A) The Bernank hasn't admitted it, but other Fed members have conceded that a policy which raises asset values will indeed increase commodity prices, and it will do so in a way unconnected to the larger population's ability to cover those commodity prices. BDud's "geeze, I guess commodities are an asset class" will live in monetary memory.

You can go on and on with these anecdotes, of which the idea that that credit standards were operationally a factor in 2009-2011 figures largely, and the call to loosen underwriting standards simply demonstrates that the Fed still hasn't woken up.

If a doctor kept taking out people's gall bladders when the problem was appendicitis, or a truck driver kept driving trucks into the harbor, one would call it "incompetence". The Fed is establishing a record of this sort.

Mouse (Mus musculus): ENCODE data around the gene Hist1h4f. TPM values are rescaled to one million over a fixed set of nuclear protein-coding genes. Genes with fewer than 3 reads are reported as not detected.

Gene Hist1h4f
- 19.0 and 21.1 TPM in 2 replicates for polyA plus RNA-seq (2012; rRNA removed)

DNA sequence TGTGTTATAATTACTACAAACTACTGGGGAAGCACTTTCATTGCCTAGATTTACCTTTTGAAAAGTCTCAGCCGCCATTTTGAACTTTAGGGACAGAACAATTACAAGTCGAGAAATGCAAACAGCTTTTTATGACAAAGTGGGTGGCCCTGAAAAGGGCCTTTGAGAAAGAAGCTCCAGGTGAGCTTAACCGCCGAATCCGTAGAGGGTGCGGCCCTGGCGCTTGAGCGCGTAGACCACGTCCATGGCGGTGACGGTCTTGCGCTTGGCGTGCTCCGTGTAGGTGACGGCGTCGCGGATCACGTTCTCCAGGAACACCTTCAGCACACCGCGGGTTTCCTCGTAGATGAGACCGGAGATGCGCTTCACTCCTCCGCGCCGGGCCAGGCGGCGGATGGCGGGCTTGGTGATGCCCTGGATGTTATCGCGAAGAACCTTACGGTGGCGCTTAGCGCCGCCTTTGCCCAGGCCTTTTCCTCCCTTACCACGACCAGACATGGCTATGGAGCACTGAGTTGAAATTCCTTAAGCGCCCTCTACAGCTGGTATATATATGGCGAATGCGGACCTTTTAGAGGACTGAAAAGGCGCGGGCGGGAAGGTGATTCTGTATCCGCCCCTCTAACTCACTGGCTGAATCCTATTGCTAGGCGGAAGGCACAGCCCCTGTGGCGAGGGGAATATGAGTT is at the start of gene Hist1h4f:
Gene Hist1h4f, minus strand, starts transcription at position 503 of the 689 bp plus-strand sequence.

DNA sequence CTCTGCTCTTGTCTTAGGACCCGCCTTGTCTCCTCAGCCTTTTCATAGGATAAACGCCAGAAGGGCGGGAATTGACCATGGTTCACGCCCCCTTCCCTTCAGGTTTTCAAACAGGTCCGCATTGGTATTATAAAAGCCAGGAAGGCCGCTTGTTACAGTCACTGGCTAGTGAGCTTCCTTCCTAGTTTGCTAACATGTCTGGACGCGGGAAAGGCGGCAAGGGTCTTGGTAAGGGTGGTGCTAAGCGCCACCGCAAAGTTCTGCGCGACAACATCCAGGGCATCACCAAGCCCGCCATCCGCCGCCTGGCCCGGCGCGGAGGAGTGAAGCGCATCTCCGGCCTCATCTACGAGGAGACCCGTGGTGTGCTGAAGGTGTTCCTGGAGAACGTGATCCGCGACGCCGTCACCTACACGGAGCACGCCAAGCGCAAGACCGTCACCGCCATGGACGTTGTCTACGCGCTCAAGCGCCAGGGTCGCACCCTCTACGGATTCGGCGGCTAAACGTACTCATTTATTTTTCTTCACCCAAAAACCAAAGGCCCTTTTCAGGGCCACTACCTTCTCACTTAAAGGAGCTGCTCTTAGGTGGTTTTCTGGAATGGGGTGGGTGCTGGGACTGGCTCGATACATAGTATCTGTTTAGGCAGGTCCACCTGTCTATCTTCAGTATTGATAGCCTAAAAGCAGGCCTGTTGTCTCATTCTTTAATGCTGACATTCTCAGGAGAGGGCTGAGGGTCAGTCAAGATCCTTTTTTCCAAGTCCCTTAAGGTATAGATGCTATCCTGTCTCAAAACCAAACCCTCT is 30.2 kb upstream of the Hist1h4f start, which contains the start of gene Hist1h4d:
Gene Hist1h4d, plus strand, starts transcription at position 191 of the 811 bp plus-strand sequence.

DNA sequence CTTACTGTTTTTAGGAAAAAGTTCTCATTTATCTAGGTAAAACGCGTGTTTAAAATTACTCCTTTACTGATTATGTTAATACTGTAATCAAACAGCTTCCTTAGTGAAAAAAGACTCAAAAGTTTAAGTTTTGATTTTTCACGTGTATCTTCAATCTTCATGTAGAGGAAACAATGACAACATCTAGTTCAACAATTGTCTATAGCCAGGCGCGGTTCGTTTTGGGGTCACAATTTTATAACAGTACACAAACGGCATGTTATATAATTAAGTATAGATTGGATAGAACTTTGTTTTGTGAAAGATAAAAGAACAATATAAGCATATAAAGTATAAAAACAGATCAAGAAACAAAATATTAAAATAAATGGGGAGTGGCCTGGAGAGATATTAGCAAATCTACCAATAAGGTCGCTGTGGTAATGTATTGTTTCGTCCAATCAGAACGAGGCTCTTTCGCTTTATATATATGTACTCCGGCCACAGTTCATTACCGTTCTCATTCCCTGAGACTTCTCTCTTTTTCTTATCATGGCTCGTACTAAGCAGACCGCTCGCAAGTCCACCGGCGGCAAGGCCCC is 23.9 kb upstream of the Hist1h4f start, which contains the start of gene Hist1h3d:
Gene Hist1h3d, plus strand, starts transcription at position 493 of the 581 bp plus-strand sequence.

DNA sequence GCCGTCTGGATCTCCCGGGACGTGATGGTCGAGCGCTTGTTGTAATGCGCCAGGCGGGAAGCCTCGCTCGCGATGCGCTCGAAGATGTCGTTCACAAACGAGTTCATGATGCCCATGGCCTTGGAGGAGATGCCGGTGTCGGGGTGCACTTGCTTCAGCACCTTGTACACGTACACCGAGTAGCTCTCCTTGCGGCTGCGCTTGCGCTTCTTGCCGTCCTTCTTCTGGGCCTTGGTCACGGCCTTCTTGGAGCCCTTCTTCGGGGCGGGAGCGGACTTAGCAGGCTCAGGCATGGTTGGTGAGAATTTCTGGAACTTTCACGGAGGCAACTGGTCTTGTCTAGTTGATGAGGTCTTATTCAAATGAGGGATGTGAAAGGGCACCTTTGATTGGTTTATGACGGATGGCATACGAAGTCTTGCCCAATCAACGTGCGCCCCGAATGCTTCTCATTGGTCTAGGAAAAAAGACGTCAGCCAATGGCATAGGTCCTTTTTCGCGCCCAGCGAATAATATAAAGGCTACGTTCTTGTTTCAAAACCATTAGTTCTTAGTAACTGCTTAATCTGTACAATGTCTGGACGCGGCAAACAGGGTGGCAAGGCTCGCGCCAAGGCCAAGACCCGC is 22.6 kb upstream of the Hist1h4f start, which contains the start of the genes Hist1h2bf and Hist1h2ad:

You may call it whatever you wish, but it is evident that the pride and self-esteem of the individual Fed governors is implicated, therefore I maintain that they did not intend to do what they have done.
 
If the property tax deduction is eliminated, you can kiss discretionary spending goodbye. Goodbye vacation, hello free books on the kindle/nook. If I'm forced in to 19th century austerity, I might as well read 19th century books.
 
Charles - Gutenberg read around a wood/coal stove on a cold winter evening. It is the natural endpoint of green energy policies.

Here's a link to EU energy prices - notice the huge differential in electricity for domestic and industrial consumption, and notice how the more "green" an economy is, the more electricity costs the user.

So Denmark has the highest cost, and Germany the next highest cost. Spain is getting there.

Let's just say that everything bad about the Obama administration's energy policies is summed up in these tables.
 
Gutenberg read around a wood/coal stove on a cold winter evening. It is the natural endpoint of green energy policies.

Except that we won't be allowed to burn wood or coal because it pollutes the environment. We'll get more of those inefficient wood stoves like the EPA gave us in the 70s.